By James A. Crumlin Jr.
The volunteering in America report recently released by the Corporation for National and Community Service, which showed an increase in the number of Nashville volunteers, also reported important data on the volunteer life cycle, defined as the arc of civic involvement that tends to increase as citizens feel a deeper connection to their communities.




As board chairman of the Young Leaders Council, I am particularly intrigued by the research showing that the national volunteer rate tends to increase with age until mid-life. I have seen this trend firsthand in the young professionals establishing themselves in their careers who have expressed a desire to take their volunteerism to the next level by applying to the Young Leaders Council board training program.

Founded in 1985, YLC was developed to address the need to broaden and strengthen Nashville’s volunteer leadership base by training men and women ages 25-40 to effectively serve on the board of directors of nonprofit organizations in Middle Tennessee. To date, more than 1,800 graduates have served on the boards of 150 local nonprofit agencies.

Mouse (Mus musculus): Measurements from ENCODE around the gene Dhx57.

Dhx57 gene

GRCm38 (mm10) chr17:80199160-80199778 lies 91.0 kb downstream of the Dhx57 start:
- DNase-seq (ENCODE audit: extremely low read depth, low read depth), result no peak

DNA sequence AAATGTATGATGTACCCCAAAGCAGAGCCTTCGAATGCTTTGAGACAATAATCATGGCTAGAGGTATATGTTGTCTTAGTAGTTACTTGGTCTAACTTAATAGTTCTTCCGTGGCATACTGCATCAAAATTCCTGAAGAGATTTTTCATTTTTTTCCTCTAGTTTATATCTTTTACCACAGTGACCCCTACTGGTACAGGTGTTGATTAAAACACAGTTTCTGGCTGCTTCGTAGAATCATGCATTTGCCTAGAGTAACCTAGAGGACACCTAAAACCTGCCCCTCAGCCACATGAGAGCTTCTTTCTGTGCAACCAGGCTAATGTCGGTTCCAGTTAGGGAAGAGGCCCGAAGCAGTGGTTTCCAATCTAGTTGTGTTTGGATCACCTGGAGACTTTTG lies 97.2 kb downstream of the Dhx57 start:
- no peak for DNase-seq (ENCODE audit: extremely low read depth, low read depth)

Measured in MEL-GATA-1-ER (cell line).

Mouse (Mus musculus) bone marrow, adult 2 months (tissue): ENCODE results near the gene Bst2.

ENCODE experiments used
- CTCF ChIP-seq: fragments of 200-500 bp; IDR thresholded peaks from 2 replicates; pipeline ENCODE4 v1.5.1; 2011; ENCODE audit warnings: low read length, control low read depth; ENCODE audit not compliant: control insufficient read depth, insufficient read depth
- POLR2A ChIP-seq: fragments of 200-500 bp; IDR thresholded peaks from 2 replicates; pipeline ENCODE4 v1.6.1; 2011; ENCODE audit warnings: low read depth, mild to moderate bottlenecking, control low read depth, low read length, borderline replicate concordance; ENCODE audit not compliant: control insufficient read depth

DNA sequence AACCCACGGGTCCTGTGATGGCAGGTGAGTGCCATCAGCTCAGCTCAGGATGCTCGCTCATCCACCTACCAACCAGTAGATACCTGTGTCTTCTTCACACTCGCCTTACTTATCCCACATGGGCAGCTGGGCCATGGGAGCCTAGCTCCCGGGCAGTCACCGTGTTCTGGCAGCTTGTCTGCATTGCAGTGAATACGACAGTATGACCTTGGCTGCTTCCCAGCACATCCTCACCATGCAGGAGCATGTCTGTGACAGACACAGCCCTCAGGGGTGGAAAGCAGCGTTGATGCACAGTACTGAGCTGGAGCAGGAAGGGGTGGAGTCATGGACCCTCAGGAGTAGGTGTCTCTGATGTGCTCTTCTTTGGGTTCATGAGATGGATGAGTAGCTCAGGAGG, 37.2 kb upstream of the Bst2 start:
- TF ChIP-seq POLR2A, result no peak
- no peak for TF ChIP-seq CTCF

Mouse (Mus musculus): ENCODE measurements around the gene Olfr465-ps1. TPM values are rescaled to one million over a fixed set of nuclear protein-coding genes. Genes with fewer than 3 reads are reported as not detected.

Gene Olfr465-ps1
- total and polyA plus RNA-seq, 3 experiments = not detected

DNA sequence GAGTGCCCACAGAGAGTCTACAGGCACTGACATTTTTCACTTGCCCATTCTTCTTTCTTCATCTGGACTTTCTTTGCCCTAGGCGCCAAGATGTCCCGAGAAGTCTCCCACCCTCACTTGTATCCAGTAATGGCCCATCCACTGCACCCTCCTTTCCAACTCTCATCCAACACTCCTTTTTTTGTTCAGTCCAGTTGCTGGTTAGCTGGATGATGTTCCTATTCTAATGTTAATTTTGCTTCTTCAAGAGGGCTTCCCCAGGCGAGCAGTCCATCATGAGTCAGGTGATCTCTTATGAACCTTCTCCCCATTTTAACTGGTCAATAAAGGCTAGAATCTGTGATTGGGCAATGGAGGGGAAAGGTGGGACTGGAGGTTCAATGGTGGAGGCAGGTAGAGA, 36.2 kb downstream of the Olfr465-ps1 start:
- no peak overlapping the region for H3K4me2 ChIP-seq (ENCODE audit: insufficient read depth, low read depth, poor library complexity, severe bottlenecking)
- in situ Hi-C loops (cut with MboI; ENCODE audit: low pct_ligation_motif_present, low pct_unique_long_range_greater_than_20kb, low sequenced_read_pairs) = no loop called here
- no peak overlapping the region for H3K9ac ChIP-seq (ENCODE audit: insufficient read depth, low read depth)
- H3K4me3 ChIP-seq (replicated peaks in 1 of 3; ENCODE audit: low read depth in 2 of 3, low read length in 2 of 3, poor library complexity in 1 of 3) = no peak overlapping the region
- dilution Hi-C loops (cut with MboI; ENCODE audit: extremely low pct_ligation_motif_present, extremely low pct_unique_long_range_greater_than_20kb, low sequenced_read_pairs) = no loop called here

I have found what Laurel Creech, chief service officer for the Mayor’s office and a graduate of YLC Class 38, said to be true: “There is growing national and local interest in weaving service into our daily lives and selecting passions that are important to us that we can dig into and make a difference. With the growing needs of low-capacity nonprofits and the budgetary constraints of local government, the opportunities to engage are vast.”

Since first participating in the program in 2003 as a member of Class 41, I have been inspired to serve on more than 15 boards, including serving as immediate past president of the Big Brothers Big Sisters of Middle Tennessee and as the current board chair of Matthew Walker Comprehensive Health Center Inc.

In addition to my involvement in the community, my board training has given me the tools needed to benefit my professional career. I have had the honor of participating in a number of leadership roles within my industry, the most exciting of which was when former Gov. Phil Bredesen appointed me to serve as a commissioner on the Tennessee Civil Service Commission through 2014.